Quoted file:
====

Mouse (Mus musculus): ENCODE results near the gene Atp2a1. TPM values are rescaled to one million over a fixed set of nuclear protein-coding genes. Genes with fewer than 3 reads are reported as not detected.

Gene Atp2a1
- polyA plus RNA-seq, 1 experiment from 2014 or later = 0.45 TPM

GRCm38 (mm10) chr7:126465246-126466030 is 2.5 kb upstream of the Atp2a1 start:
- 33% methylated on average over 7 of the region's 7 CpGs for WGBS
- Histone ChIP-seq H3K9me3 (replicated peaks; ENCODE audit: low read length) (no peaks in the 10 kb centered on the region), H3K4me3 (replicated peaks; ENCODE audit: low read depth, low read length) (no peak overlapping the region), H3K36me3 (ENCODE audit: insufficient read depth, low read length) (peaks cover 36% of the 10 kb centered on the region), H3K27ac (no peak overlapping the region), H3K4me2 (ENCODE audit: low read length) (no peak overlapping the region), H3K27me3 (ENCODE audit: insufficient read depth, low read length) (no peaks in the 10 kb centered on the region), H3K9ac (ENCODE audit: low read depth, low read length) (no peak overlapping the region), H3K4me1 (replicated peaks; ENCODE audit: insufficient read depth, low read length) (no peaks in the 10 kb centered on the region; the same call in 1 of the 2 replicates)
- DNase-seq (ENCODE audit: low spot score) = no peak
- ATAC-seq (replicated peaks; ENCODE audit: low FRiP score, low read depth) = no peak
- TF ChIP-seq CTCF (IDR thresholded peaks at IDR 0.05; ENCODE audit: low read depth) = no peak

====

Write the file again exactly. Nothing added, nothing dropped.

Mouse (Mus musculus): ENCODE results near the gene Atp2a1. TPM values are rescaled to one million over a fixed set of nuclear protein-coding genes. Genes with fewer than 3 reads are reported as not detected.

Gene Atp2a1
- polyA plus RNA-seq, 1 experiment from 2014 or later = 0.45 TPM

GRCm38 (mm10) chr7:126465246-126466030 is 2.5 kb upstream of the Atp2a1 start:
- 33% methylated on average over 7 of the region's 7 CpGs for WGBS
- Histone ChIP-seq H3K9me3 (replicated peaks; ENCODE audit: low read length) (no peaks in the 10 kb centered on the region), H3K4me3 (replicated peaks; ENCODE audit: low read depth, low read length) (no peak overlapping the region), H3K36me3 (ENCODE audit: insufficient read depth, low read length) (peaks cover 36% of the 10 kb centered on the region), H3K27ac (no peak overlapping the region), H3K4me2 (ENCODE audit: low read length) (no peak overlapping the region), H3K27me3 (ENCODE audit: insufficient read depth, low read length) (no peaks in the 10 kb centered on the region), H3K9ac (ENCODE audit: low read depth, low read length) (no peak overlapping the region), H3K4me1 (replicated peaks; ENCODE audit: insufficient read depth, low read length) (no peaks in the 10 kb centered on the region; the same call in 1 of the 2 replicates)
- DNase-seq (ENCODE audit: low spot score) = no peak
- ATAC-seq (replicated peaks; ENCODE audit: low FRiP score, low read depth) = no peak
- TF ChIP-seq CTCF (IDR thresholded peaks at IDR 0.05; ENCODE audit: low read depth) = no peak